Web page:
Into the Abyss – Cave-hopping at Lava Beds National Monument

Exploring lava caves can be exciting if the queasiness of being in the dark and tight places are overcome. Armed with flashlights  and childlike excitement, we ventured out and explored many of the caves at the Lava Beds National Monument.  The caves found here were created by flows of smooth lava 10,500 to 65,000 years ago and we visited this fantastic underground world on our own.

The Lava Beds National Monument was established in 1925 to preserve the unique geological, natural and historical features of the local landscape. There are over 700 lava tube caves, the greatest concentration in North America, occupying over 46,000 acres of volcanic terrain.

Lava Beds Landscape

Glimpse of Lava Beds Landscape

On our first morning, we arrived at the Visitor’s Center and were screened to determine if we had been to any caves east of the Rockies (we had not).  The reason is that a disease called White Nose can be transmitted to other caves to the west, and this disease has apparently killed millions of bats by interrupting their hibernation habits.  After the screening we were given a nice cave map to use for planning our trip around the Cave Loop and began our exploration.  To the Batcave, Robin!

ScreeningPass Requirement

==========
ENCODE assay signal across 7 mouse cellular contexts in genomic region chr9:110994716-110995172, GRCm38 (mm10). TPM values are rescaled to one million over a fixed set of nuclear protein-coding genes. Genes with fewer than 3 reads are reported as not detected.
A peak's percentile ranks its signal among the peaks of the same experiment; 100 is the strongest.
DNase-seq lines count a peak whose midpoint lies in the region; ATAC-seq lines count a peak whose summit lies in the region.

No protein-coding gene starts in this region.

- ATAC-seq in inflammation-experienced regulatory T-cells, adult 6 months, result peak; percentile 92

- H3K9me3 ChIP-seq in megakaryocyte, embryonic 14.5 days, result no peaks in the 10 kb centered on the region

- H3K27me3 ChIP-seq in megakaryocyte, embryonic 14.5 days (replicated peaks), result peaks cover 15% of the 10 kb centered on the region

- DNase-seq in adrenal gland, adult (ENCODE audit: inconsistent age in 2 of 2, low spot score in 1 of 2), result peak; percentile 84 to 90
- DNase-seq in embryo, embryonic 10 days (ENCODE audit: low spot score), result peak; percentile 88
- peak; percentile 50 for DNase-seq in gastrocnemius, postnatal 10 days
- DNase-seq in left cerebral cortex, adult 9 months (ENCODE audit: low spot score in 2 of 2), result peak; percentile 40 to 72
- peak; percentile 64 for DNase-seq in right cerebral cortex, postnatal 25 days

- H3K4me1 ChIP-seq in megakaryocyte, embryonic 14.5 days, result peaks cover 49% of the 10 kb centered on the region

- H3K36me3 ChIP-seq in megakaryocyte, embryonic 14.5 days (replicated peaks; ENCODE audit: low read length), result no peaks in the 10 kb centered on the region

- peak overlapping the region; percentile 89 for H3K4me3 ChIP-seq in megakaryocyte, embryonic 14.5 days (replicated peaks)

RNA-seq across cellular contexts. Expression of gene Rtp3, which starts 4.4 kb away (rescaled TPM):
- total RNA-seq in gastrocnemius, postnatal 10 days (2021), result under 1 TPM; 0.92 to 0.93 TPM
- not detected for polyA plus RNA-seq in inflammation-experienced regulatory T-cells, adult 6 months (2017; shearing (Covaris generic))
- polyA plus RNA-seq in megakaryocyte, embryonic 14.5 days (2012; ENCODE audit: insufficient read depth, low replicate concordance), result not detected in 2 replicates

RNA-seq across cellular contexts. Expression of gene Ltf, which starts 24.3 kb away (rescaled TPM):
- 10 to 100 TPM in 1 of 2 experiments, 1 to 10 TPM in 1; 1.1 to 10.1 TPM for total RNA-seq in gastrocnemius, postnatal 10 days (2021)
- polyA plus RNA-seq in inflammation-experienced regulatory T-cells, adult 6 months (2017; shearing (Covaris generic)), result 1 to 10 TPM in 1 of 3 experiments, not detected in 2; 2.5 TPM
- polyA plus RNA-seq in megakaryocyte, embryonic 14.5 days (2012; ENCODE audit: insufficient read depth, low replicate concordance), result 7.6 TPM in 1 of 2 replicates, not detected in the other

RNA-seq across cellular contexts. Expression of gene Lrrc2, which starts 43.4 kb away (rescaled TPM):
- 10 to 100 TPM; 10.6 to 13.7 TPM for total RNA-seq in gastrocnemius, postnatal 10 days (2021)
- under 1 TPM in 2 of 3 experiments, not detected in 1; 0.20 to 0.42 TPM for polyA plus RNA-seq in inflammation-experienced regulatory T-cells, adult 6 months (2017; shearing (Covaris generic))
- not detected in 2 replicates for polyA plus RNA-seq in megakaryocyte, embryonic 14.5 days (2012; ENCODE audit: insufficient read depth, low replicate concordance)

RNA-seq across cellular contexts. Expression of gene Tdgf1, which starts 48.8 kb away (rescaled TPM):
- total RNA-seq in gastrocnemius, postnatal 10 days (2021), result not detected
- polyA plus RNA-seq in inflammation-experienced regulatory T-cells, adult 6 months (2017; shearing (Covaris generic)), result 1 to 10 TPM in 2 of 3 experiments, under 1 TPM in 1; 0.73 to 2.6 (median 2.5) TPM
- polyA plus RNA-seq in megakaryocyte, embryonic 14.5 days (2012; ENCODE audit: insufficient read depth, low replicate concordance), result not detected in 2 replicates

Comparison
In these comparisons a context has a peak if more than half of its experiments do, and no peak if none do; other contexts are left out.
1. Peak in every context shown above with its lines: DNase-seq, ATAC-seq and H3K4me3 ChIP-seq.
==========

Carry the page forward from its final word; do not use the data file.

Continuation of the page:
ScreeningPass Requirement

Tools of Cave Hopping

Tools of Cave Hopping

Cave Loop Map

Cave Loop Map

The caves are categorized from least challenging (caves with high ceiling and smooth floors); moderately challenging (may involve stooping through low sections) to most challenging (crawling with helmets and kneepads required).  There were also developed caves where stairs and platforms are built for easy access and trails to guide to the entrance of each cave. Caves are well marked and some required stooping at the main passage.  What we loved about this experience was that the caves are unlighted and folks are on their own to explore as they wish. Since we didn’t feel like crawling around on our bellies, we stuck with the easy and moderate caves, then walked as far as we could into the challenging ones.

Formations made of lava, calcite and ice, yes ice – were observed at Skull Cave.  There are several “types” of caves – some with smooth floors, walls and ceilings – others very rough and rocky.  Each one was formed by the type of rock and other conditions present at the time of the lava flows.

Lichen on lava

Lichen on lava

Pictographs at Symbol Cave,Steve believes this was the first version of Google Calendar

Pictographs at Symbol Cave,Steve believes this was the first version of Google Calendar.

Inside Cave

Formations inside Cave

Catacomb Cave

Catacomb Cave, this one was huge and one most likely to get lost in.

Cave hopping can be a workout – some required a walk of up to a half mile to the entrance, then stairs throughout the cave plus some bending and walking on uneven floors.  This was a great experience, much cooler than we had thought it would be.  Once you learn how the tubes were formed and walk through the various sizes, twists and turns, you realize yet again how fantastic the natural processes are.  We spent two full days exploring caves and hiking other areas of the park, then another day checking out other natural attractions in the area – to be detailed soon.

Steve had never been in caves like these before and was practically running around each one like a little kid! This is a must-do if you are ever in the area!